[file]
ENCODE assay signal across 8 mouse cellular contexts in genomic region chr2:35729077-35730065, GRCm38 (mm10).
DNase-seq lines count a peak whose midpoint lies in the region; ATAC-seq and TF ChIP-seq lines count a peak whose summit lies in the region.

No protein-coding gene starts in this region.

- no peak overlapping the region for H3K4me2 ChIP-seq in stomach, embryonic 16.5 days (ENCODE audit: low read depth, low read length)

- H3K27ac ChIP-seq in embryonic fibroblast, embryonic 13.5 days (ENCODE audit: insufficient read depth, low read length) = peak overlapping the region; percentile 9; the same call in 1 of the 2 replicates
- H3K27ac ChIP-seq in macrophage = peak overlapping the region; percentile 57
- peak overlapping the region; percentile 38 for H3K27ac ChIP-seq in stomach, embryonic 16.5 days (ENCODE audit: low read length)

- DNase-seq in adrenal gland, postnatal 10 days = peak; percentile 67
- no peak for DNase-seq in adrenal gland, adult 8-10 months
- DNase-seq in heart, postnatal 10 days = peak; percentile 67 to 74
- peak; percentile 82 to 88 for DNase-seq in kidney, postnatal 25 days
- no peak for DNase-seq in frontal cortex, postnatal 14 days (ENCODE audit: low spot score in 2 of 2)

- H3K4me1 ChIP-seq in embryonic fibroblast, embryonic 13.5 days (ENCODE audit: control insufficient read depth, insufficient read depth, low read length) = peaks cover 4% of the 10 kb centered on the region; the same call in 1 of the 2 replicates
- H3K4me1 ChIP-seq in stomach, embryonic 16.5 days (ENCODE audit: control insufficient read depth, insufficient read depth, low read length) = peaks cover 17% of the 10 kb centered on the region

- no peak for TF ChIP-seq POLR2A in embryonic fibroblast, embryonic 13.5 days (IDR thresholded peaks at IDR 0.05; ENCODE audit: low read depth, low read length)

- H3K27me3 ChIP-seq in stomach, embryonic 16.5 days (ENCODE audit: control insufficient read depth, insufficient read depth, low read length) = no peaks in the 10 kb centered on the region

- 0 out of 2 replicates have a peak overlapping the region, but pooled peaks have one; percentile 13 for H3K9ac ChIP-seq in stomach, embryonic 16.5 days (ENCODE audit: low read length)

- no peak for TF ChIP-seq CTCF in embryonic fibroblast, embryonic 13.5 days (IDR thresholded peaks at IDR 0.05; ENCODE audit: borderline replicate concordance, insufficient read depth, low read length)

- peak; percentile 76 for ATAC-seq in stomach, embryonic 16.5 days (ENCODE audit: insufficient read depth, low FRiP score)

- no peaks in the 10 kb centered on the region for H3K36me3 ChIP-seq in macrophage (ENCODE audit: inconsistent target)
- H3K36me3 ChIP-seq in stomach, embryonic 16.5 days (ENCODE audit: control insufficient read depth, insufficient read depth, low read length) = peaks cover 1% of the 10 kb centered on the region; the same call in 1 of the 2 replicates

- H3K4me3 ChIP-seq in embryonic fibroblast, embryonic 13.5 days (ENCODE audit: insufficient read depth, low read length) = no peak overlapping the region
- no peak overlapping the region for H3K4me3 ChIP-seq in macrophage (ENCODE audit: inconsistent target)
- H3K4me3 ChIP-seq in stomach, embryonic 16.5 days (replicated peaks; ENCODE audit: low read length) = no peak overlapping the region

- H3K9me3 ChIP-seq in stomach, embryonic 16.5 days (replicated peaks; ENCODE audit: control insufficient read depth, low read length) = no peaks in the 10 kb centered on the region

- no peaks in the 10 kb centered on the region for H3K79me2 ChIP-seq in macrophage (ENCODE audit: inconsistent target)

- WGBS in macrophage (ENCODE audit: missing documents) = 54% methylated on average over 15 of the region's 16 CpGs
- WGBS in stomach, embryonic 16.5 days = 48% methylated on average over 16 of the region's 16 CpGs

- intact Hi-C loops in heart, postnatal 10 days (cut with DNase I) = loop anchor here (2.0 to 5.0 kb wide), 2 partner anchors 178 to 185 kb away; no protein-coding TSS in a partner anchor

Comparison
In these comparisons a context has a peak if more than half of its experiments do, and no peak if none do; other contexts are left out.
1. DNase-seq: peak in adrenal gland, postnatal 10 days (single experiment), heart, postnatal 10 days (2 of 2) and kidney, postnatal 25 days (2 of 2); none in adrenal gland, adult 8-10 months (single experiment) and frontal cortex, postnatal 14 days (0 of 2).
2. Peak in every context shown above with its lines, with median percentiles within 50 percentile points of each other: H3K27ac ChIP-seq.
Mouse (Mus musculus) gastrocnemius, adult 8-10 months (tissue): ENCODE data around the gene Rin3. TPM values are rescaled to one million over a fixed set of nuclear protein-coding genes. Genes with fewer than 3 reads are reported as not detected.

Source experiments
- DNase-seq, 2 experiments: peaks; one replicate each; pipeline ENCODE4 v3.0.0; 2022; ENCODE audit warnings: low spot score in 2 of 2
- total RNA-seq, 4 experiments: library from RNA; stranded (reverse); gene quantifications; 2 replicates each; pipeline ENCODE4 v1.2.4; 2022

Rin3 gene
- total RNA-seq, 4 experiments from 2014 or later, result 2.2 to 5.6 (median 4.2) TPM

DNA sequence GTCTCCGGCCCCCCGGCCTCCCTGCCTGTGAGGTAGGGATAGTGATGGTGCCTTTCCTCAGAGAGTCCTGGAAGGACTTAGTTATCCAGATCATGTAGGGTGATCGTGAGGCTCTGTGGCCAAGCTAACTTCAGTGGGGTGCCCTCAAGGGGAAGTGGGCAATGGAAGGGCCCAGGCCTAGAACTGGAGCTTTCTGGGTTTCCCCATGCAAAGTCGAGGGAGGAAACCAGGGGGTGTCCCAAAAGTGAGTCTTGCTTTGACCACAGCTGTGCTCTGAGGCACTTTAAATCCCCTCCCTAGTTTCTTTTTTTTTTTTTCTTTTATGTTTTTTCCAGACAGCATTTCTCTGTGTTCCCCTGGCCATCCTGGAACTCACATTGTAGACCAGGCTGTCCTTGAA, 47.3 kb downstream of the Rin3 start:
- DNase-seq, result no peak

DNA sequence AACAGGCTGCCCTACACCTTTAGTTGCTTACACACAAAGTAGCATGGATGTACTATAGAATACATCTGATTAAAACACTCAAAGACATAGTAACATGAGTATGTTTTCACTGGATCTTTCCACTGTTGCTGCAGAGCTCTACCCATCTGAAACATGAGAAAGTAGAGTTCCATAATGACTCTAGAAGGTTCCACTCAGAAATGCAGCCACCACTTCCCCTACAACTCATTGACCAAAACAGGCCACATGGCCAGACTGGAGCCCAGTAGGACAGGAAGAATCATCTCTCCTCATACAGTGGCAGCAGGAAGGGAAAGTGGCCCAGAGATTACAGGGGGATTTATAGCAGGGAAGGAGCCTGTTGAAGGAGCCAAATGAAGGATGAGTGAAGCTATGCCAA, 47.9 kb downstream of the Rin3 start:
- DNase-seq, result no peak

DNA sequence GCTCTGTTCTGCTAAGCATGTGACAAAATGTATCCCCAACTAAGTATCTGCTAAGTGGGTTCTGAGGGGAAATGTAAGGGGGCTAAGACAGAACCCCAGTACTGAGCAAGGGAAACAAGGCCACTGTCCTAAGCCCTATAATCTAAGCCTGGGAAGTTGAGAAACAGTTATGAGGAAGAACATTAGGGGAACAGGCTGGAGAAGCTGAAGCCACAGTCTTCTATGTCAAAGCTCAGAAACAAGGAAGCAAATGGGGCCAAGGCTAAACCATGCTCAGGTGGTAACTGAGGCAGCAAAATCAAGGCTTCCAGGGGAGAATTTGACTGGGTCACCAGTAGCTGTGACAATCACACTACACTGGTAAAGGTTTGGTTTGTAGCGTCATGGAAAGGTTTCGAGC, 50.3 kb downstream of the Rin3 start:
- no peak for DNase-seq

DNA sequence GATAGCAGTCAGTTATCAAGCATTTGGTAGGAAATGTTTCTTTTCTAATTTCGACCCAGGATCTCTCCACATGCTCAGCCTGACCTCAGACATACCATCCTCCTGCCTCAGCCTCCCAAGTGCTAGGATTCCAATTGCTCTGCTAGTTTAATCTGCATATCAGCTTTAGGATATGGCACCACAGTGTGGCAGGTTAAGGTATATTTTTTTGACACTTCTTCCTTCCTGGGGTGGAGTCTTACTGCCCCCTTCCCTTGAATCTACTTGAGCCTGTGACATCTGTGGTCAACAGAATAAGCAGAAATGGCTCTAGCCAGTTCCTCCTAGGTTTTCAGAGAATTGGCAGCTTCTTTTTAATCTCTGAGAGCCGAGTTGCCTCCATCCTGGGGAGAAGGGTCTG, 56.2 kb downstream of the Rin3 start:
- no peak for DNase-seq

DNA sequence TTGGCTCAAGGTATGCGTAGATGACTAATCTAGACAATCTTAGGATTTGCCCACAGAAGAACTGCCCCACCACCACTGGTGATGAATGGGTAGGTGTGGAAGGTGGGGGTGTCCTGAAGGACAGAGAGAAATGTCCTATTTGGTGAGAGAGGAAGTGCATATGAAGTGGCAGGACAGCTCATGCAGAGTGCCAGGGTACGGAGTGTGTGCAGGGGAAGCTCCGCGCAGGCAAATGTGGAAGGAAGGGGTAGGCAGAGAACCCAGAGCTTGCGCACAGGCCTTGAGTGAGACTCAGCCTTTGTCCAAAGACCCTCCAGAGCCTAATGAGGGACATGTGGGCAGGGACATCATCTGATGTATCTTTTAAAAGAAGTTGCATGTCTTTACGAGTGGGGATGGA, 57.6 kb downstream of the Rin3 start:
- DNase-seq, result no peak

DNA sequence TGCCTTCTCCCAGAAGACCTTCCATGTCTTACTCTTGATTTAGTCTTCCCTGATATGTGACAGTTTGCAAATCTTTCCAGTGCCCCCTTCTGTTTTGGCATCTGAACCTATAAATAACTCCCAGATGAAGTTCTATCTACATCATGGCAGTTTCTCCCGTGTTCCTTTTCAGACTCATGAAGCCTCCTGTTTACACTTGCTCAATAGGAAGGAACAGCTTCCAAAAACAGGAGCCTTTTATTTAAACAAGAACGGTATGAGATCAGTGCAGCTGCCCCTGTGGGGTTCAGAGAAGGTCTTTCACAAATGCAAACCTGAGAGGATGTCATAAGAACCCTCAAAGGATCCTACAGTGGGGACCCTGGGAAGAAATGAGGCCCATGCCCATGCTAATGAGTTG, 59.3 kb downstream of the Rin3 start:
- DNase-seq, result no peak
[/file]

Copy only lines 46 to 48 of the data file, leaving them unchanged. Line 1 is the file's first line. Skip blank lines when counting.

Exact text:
DNA sequence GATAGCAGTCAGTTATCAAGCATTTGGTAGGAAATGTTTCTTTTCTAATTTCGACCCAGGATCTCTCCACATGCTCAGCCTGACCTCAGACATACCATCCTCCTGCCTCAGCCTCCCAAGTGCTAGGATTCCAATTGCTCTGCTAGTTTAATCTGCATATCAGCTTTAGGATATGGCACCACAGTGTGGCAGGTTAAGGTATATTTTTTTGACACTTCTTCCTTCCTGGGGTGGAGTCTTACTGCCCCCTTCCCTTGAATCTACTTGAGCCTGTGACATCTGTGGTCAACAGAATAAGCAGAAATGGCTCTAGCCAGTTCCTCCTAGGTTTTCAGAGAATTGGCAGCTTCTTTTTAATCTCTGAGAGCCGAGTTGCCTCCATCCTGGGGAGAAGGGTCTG, 56.2 kb downstream of the Rin3 start:
- no peak for DNase-seq

DNA sequence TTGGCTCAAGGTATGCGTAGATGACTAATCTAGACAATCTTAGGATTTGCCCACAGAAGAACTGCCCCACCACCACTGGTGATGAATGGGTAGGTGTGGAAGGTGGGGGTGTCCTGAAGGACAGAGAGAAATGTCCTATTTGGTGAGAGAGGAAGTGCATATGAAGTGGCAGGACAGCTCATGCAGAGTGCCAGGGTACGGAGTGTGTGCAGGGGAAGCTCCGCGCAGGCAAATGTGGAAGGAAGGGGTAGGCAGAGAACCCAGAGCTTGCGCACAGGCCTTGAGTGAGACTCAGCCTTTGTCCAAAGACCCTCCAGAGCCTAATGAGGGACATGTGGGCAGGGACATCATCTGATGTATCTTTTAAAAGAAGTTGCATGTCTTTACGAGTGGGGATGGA, 57.6 kb downstream of the Rin3 start: